Vespa Product Updates, October/November 2019: Nearest Neighbor and Tensor Ranking, Optimized JSON Tensor Feed Format, Matched Elements in Complex Multi-value Fields, Large Weighted Set Update Performance, and Datadog Monitoring Support

Kristian Aune

Kristian Aune

Head of Customer Success, Vespa

In the September Vespa product update, we mentioned Tensor Float Support, Reduced Memory Use for Text Attributes, Prometheus Monitoring Support, and Query Dispatch Integrated in Container.

This month, we’re excited to share the following updates:

Nearest Neighbor and Tensor Ranking

Tensors are native to Vespa. We compared to testing nearest neighbor ranking using dense tensor dot product. The result of an out-of-the-box configuration demonstrated that Vespa performed 5 times faster than Elastic. View the test results.

Optimized JSON Tensor Feed Format

A tensor is a data type used for advanced ranking and recommendation use cases in Vespa. This month, we released an optimized tensor format, enabling a more than 10x improvement in feed rate. Read more.

Matched Elements in Complex Multi-value Fields 

Vespa is used in many use cases with structured data – documents can have arrays of structs or maps. Such arrays and maps can grow large, and often only the entries matching the query are relevant. You can now use the recently released matched-elements-only setting to return matches only. This increases performance and simplifies front-end code.

Large Weighted Set Update Performance

Weighted sets in documents are used to store a large number of elements used in ranking. Such sets are often updated at high volume, in real-time, enabling online big data serving. Vespa-7.129 includes a performance optimization for updating large sets. E.g. a set with 10K elements, without fast-search, is 86.5% faster to update.

Datadog Monitoring Support

Vespa is often used in large scale mission-critical applications. For easy integration into dashboards,
Vespa is now in Datadog’s integrations-extras GitHub repository.
Existing Datadog users will now find it easy to monitor Vespa.
Read more.

About Vespa: Largely developed by Yahoo engineers, Vespa is an open source big data processing and serving engine. It’s in use by many products, such as Yahoo News, Yahoo Sports, Yahoo Finance, and the Verizon Media Ad Platform. Thanks to feedback and contributions from the community, Vespa continues to grow.

We welcome your contributions and feedback (tweet or email) about any of these new features or future improvements you’d like to request.

High performance feeding with Vespa CLI

Martin Polden

Martin Polden

Principal Vespa Engineer

Photo by Shiro
hatori on Unsplash

For a long time
vespa-feed-client has been
the best option for feeding large sets of documents to Vespa efficiently. While
the client itself performs well, it depends on a Java runtime and its
installation method is rather cumbersome. Compared to Vespa CLI it also lacks
many ease-of-use features such as automatic configuration of authentication and
endpoint discovery.

Since our initial announcement of Vespa
CLI it has become the standard
interface for working with Vespa applications, both for self-hosted
installations and Vespa Cloud. However, document
feeding with Vespa CLI was initially limited to single-document operations,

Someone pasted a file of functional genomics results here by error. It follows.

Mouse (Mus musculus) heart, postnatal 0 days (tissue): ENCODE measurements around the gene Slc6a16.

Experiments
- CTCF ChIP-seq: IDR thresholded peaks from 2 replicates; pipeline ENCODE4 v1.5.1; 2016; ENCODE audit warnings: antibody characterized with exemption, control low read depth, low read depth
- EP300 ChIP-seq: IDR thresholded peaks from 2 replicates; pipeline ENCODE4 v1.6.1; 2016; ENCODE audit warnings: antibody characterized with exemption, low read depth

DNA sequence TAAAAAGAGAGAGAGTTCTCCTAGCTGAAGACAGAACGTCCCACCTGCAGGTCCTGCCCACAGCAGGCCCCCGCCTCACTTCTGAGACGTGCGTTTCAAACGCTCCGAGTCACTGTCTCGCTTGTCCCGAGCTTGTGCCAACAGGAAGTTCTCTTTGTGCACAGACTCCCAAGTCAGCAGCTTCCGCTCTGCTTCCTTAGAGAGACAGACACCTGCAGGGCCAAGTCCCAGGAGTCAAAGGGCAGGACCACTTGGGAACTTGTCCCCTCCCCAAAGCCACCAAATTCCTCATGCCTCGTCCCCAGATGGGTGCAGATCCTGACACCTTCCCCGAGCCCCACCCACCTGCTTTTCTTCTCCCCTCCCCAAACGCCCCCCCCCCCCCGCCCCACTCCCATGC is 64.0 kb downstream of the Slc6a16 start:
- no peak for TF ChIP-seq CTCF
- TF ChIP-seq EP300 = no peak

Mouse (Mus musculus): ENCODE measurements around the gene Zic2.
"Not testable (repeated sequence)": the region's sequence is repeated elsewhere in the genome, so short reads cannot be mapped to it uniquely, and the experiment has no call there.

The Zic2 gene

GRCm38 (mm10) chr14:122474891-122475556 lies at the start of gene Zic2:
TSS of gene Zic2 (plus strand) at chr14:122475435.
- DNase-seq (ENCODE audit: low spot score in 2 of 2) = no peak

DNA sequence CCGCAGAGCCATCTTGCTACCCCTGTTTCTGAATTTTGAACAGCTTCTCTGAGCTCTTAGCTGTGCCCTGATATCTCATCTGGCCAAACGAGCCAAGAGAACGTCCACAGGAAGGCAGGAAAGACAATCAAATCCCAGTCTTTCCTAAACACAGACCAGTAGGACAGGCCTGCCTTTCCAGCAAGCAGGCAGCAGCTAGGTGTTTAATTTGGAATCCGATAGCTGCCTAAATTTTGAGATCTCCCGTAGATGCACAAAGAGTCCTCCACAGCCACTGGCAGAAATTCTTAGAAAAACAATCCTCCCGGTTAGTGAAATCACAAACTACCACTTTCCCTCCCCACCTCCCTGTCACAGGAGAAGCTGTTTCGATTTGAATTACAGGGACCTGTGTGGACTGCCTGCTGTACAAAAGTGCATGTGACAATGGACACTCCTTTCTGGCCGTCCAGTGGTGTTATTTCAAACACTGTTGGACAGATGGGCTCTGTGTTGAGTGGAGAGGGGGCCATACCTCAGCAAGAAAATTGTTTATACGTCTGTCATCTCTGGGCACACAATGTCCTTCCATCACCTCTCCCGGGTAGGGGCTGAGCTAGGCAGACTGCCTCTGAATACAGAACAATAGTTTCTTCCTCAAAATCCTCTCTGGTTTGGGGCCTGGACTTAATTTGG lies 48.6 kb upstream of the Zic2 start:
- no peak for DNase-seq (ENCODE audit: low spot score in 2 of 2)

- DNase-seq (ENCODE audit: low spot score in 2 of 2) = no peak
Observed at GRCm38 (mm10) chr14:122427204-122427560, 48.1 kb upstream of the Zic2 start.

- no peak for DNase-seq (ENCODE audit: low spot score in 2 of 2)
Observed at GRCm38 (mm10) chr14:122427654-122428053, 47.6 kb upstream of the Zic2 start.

using the vespa document command.

Having to juggle multiple tools while working with Vespa is obviously not ideal.
We therefore decided to implement a high performance feeding client inside Vespa
CLI, thus making it a universal client for Vespa.

Today we’re excited to announce this new feed client! See it in action in the
screencast below:


The new feed client is ready for most use-cases. If you’re already using
vespa-feed-client and want to switch to vespa feed, we recommend comparing
the feed performance of your particular document set before making the switch.
vespa feed outputs statistics on the same format as vespa-feed-client,
making comparison easy.

We’ve invested a lot of time into making vespa feed as performant as the old
client. In our performance tests, its current default configuration outperforms
the old client when feeding small- (10B) and medium-sized (1KB) documents, but
it still lags behind vespa-feed-client when feeding large (10KB+) documents.

Below you can see a throughput comparison (queries per second) of the two
clients when feeding two million documents at sizes 10B, 1KB and 10KB:

We’ll continue making performance improvements to the new client, so make sure
to keep your Vespa CLI installation up-to-date.

Future of the Java client

The introduction of vespa feed does not deprecate vespa-feed-client. If
you’re already using vespa-feed-client there is no immediate need to migrate
to the new client. vespa-feed-client provides both a Java library and a
command-line interface for that library, both of which will remain supported.

However, if you’d rather use Vespa CLI for all things Vespa and don’t depend on
vespa-feed-client as a Java library, we encourage you to try our new client.

Getting started

The new feed client is available in Vespa CLI as of version 8.164. See vespa
help feed
for usage and the Vespa
documentation for further

If you’re using Homebrew you can upgrade to the latest version using brew
upgrade vespa-cli
or you can download the latest release from our GitHub
releases page.

New to Vespa CLI? Please see our quick start guides for self-hosted
Vespa or Vespa

Found a bug or have a feature request? Feel free to file a GitHub
issue. Need help with Vespa CLI
or Vespa in general? Drop by our community Slack